I’ve worked in bike shops for over 30 years… this problem is usually caused by saddle angle. Most people think that having a saddle nose down will relieve pressure. Not so, that’s what causes the problem. Your weight is pushed forward on to the bars, putting way too much pressure on your hands.
I set this up for a woman years ago… she did not believe me. I asked kindly to “just try it”. And with amazement, she had a big smile on her face and said, “That does help!”
So… level your saddle. No nose down… I ride mine about 1 degree nose up. That puts your weight on the back of the saddle and less pressure on your hands.
This is assuming no medical issues or other bike setup problems.
Richard Rogers says
My gloves wore out and my new ones had a little more padding but I didn’t realize it. When I started to have numbness problems I tried to solve the problem with fancier, more heavily padded gloves. The problem got worse. Finally, against my better judgment and out of frustration I tried using a pair of unpadded work out gloves. Viola, the problem totally disappeared!!
Tim Rueger says
Things that helped my wrist/palm issues: 1) neutral wrist position 2) gel pads under thick-ish bar tape 3) Specialized “Grail” gloves.
Grail gloves have a pad under the center of the palm, much like arch supports in shoes, that helps spread pressure evenly over the whole hand surface. They work great for me, might be worth a try if you’re frustrated with other solutions.
Greg Titus says
What a bunch of useful suggestions! One cause that wasn’t specifically mentioned is the possibility of cervical vertebral stenosis. This can compromise the nerves that supply the hands. If you’ve tried all the standard solutions and it still doesn’t help, consider an evaluation of your cervical spine. I don’t have hard facts on it, but I bet it’s more common than most people think.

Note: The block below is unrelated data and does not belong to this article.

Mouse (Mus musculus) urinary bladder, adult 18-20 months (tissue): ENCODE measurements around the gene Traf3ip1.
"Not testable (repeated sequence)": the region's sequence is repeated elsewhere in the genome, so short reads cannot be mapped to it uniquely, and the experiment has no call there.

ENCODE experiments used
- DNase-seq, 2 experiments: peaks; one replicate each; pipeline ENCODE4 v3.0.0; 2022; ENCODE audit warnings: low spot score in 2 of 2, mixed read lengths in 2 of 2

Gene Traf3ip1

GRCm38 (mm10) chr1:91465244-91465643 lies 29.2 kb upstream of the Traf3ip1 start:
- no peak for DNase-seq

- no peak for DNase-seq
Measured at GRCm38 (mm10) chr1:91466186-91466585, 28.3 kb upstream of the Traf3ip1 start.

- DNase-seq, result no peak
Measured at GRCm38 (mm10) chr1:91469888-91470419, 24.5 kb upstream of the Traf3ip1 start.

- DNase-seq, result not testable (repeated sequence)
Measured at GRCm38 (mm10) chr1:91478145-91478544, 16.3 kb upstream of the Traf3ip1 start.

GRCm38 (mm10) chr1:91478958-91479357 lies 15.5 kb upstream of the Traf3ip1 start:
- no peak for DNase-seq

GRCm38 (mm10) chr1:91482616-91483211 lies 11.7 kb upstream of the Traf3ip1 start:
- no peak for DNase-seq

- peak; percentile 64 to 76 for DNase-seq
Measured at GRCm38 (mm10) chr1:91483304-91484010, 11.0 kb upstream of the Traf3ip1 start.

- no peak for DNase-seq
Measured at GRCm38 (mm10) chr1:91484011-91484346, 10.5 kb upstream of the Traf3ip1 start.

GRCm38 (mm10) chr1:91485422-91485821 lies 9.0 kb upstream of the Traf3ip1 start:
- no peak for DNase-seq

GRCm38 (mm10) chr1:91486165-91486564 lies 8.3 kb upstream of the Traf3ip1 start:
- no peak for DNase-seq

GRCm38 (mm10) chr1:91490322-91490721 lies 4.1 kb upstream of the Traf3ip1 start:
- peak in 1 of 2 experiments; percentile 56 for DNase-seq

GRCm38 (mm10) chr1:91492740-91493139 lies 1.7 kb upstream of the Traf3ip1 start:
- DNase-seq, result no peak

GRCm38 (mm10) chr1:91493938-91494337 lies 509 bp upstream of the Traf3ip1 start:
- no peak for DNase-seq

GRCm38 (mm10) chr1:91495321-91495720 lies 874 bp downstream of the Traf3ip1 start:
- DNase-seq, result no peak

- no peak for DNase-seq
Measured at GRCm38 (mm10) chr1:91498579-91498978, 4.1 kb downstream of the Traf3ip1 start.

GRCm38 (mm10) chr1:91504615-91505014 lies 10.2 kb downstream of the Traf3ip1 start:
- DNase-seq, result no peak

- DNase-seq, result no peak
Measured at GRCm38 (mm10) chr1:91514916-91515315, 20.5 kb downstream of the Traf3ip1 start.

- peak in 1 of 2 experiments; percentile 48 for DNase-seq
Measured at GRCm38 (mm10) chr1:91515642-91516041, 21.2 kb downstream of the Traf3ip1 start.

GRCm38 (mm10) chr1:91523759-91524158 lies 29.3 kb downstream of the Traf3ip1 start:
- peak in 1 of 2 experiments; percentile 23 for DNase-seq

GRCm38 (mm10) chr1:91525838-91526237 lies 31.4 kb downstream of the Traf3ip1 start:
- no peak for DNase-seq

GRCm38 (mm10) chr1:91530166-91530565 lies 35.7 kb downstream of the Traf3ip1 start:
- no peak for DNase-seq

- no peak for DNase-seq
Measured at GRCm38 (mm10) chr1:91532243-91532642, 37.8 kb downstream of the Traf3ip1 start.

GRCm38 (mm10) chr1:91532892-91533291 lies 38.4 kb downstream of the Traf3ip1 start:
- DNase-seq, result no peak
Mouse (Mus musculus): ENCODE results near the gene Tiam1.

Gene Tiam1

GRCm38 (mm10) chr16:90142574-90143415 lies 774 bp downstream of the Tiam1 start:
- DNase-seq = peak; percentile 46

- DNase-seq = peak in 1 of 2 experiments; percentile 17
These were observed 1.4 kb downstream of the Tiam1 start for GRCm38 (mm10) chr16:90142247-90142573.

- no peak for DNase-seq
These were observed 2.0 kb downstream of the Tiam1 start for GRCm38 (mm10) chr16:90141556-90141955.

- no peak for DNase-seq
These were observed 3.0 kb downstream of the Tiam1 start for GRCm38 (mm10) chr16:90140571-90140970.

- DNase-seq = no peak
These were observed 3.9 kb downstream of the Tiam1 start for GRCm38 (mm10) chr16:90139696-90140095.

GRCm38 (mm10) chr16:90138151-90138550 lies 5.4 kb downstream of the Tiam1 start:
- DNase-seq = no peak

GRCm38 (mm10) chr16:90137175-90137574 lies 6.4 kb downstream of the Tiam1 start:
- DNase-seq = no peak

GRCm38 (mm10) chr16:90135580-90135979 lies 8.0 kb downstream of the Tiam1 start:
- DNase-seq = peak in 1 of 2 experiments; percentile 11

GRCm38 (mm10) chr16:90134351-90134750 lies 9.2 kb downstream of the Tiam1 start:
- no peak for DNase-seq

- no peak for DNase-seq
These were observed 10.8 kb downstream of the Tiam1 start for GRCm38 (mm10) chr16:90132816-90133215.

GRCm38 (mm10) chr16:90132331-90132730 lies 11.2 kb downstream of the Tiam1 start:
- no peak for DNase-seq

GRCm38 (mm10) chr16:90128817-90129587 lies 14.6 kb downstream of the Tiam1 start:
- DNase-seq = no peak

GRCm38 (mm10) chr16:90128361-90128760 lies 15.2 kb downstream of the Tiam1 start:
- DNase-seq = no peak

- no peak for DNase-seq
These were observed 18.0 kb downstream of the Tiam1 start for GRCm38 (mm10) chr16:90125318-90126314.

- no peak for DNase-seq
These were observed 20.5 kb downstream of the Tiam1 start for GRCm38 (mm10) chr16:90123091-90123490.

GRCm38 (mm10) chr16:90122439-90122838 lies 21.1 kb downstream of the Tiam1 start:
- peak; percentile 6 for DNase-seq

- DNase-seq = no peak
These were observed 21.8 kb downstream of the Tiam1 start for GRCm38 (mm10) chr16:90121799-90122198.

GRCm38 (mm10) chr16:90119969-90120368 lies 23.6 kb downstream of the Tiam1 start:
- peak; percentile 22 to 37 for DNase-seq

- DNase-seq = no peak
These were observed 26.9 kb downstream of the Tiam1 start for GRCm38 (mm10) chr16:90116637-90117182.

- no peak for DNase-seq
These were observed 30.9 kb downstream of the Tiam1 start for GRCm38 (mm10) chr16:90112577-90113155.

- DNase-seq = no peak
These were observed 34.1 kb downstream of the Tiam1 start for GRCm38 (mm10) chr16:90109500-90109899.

Jerry Halperin says
I have had an ongoing problem with numbness, tingling, and significant loss of feeling in my fight hand. So bad that when I get home I can barely push the buttons on my garage door opener.
A solution I have found that works for me is to wear 2 pair of gloves. When I do I infrequently have any of the issues noted above.
Big Ring Bob says
A wise sage of cycling commented one day that when your hands hurt, make sure you aren’t pinching your ears with your shoulders. When we become fatigued, one of the bodies reaction is to hunch your shoulders and “squeeze your ears” as you ride. When I find my hands starting to tingle, I try to change my posture by dropping my shoulders. This, with slightly flexed elbows, causes a light touch on the handlebars and voila, the pain disappears. Again, this is just one way to engage your core more completely.
Gary Keene says
All good info, thx. I’d add this: causes of the problem may be outside cycling or combined with cycling become cumulative and problematic = I’m also a motorcyclist, and there are lots of “fix-its” for hand numbness there caused by gripping a (vibrating) throttle = creates impact. Also, trail-building and heavier garden work = lots of gripping of shovels, McLeods, etc. stresses and bruises my hands, the ulnar nerve, etc. = shows up as numbness, tingling on the bike. Like any repetitive stress injury, the baseline solution is to dial it back, give it a chance to (hopefully) recover, and make good use of all the other advice listed here.
Donald D Dickson says
“skinny, hard tires have less rolling resistance” – research done by Jan Heine shows wider, lower pressure tires are just as fast
Jim Hannah says
Been riding about 5k miles/year for over 40 years (where did the time go?), but developed severe hand numbness over the last year, probably due to increased post retirement riding. Switched to a handlebar with backswept top, similar to an airplane wing with about 95% improvement in symptoms. The bar I use is Eyropro from Australia, but a very similar bar is sold as Coefficient in the US. The theory is the change in angle reduces ulnar nerve compression at the elbow,. Worked for me.